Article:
Like Batumi in Georgia, the oil barons were here once before. Half the oil in the world used to come through Baku - with the Nobles, Rockefeller and Rothschild’s all adding a few zeros to their wealth. This paid for Europe’s best architects to come and create a city of palatial civilization in the barren dessert. This backdrop in addition to the new oil boom gives the city an upmarket European feel, with shopping streets that wouldn’t look out of place in Zurich (I was almost tempted by one of those diamond studded Faberge eggs). Inhabiting this inner European core are the elite of Azerbaijani society; the most scantily clad Muslim women I have ever seen. Maybe it’s that old ex-communist
rebellion thing again, but at about the age the women in most Muslim countries start wearing headscarf’s, the ladies around here wriggle into mini skirts. However their possession of ‘Islamic innocence’ plus a fair bit to spend on lipstick, allow them to pull it off with a certain amount of class. If this is all too much for the senses you can always slip into one of the umpteen English pubs and have a pint of bitter and one of ‘Dave pies’ with some of the 3,000 British ‘drillers’ who hang out when on leave from the rigs.
Just outside the centre is a very different story. A vast lifeless wasteland of stinking oil spills, garbage and ruin - an environmental-apocalyptic-nightmare if ever there was one. (see pic)
The city also has some nice beaches. That is, if you like swimming in oil, or lying back and looking out at the massive virus-like parasitic oil wells a few hundred metres from the shore, sucking the devils excrement from the seabed (I loved it!).
On the surface the future is bright for Baku - but its all based on speculation - the house of cards could
all come crashing down if investors get cold feet. In five years this city could well be the next Brunei or the next Baghdad. Outside of the Capital, Azerbaijan is a very different place. Seemingly ignored by the Central govt. - the roads and housing left to rot since the Soviet collapse; power cuts and water shortages are daily occurrences. It is in these areas that Islamic fundamentalism will grow if forgotten once the oil starts flowing.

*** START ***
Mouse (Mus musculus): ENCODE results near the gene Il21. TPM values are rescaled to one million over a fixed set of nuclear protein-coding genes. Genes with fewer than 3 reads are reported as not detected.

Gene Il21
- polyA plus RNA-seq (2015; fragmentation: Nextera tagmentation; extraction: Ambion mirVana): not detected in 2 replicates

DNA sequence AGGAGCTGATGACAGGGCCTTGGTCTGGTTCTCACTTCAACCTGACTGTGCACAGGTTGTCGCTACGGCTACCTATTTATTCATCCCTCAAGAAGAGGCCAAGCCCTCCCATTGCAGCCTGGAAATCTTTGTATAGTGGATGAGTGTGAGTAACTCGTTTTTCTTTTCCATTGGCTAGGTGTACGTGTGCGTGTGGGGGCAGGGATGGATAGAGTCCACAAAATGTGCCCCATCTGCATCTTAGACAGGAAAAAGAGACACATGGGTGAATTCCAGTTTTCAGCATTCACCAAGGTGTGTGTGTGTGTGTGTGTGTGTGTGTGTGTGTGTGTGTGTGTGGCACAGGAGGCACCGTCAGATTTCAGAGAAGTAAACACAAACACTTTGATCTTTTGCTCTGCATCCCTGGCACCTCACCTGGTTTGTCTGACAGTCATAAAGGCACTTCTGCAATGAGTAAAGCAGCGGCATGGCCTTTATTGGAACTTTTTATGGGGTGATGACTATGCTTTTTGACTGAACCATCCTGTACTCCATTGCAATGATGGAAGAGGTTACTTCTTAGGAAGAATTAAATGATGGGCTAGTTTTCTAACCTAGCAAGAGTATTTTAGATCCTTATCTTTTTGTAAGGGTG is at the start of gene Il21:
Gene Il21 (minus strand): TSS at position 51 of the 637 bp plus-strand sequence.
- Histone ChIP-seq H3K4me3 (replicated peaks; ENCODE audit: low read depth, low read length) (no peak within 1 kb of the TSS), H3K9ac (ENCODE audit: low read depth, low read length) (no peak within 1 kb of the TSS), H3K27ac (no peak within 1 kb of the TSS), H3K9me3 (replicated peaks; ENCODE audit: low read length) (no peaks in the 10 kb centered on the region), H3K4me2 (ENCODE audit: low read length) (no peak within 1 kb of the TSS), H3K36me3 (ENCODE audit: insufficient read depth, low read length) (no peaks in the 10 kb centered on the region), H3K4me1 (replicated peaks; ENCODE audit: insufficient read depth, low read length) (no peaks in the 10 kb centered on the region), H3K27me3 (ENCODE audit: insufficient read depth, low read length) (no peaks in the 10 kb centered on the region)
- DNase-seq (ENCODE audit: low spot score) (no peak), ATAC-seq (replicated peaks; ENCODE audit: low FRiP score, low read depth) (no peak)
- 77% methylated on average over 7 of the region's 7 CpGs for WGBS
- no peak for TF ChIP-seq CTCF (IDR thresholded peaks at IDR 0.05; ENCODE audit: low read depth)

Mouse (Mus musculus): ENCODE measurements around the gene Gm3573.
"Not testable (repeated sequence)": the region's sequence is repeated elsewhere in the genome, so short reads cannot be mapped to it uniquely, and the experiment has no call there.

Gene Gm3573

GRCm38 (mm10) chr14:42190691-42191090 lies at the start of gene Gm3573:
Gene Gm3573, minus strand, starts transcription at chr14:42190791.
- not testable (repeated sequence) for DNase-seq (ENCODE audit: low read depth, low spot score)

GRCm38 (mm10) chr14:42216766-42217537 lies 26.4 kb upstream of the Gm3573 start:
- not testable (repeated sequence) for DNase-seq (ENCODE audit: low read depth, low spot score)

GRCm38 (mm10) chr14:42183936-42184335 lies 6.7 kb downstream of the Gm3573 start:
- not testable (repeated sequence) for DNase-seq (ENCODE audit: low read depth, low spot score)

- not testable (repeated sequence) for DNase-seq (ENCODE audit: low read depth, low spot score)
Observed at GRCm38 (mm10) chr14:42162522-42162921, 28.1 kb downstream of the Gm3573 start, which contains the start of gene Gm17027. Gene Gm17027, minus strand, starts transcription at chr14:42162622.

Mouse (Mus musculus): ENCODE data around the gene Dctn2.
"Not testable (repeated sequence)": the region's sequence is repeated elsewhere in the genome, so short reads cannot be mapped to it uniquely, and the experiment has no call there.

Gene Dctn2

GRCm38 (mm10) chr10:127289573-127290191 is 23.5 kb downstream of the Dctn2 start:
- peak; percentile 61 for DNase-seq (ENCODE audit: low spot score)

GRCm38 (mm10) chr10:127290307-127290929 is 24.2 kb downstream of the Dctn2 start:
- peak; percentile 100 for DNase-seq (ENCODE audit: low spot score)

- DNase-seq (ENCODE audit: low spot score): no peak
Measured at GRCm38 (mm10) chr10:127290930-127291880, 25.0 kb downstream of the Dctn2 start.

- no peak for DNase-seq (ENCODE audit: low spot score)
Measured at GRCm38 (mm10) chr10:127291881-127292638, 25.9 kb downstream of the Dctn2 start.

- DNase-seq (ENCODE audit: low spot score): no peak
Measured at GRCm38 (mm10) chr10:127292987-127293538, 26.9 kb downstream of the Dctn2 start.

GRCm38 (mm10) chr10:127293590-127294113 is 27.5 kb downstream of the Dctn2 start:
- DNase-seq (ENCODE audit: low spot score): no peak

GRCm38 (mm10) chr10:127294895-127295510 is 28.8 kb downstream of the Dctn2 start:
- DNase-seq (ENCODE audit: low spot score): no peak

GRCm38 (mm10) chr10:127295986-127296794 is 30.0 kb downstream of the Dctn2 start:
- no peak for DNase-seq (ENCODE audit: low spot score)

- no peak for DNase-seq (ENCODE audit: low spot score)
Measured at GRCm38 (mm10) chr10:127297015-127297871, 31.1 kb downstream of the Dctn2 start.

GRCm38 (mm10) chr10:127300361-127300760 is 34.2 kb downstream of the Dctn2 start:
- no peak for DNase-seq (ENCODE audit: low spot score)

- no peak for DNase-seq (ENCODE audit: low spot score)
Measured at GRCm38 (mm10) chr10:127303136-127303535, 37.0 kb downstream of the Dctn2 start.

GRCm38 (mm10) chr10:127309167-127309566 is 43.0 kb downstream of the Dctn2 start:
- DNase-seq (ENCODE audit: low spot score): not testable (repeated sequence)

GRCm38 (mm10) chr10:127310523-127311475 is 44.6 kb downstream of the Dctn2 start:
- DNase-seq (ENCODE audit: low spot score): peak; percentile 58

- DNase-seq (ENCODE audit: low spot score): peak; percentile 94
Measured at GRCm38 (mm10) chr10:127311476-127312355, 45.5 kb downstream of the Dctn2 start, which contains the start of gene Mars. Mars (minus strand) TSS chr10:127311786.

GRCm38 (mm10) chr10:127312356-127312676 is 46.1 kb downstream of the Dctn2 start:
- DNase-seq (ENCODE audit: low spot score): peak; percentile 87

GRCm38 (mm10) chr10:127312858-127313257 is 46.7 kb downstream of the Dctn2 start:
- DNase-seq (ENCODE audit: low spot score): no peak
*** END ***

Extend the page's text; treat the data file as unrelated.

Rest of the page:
Escaping the sweltering Baku heat we headed back on the trail of the Vikings - up into the Caucasus for one last time to visit what was purportedly the most isolated village in Azerbaijan. Here we could find people who had been isolated for millennia, and therefore the least affected by centuries of foreign invaders. Xinaliq is a very picturesque collection of stone houses built on the top of a hill (in the Chechen defensive style) 2000 meters above sea level. The people are all loosely Islamic, but as in the Georgia Caucasus they also had certain pagan beliefs (I got pretty excited when we saw some ‘Scandinavia’ people with blonde hair and blue eyes). We walked for three days
from valley to valley; every one different from the last, and each with a differing language (The ancient Greeks counted 300 different languages in the Caucasus). It seemed that every time we asked what language was spoken, we were told the name of the village with the suffix ‘ski’ added to the end.
Trekking up there is a real treat. Azerbaijan is undiscovered by trekkers, and yet your never alone - the valleys are filled with shepherds and high pasture semi-nomadic settlements, offering Caucasian hospitality as you pass on by. The only down side is the fucking sheep dogs! Bush walking in Africa is nothing compared to this! These things literally hunt you down in packs - your only salvation is to spot them in good time, cross a river or climb up onto a strategic position and wait for all their rabid barking to attract a shepherd - even then he’ll have trouble keeping all the dogs at bay, frantically waving his jacket and cane, whilst screaming obscenities at them in some undiscovered language!
Before leaving Azerbaijan we visited Qubostan, the home of some of the world’s oldest rock carvings. This is where Heyerdahl’s theory
gathers more credibility - with rock carvings of large wooden boats almost identical to carvings they have in Norway. (See pic. .
I’m usually an absolute cynic - but from what we’ve seen in Azerbaijan; I’ve been totally seduced by the idea. Unfortunately if proven, the Scandinavian ‘Diaspora’ could be down here claiming some of that oil and we’ll be in all sorts of trouble!
P.S. The bombing in Istanbul 2 days ago was claimed by the Kurds, and the new pipeline runs straight through their backyard.
Watch this space!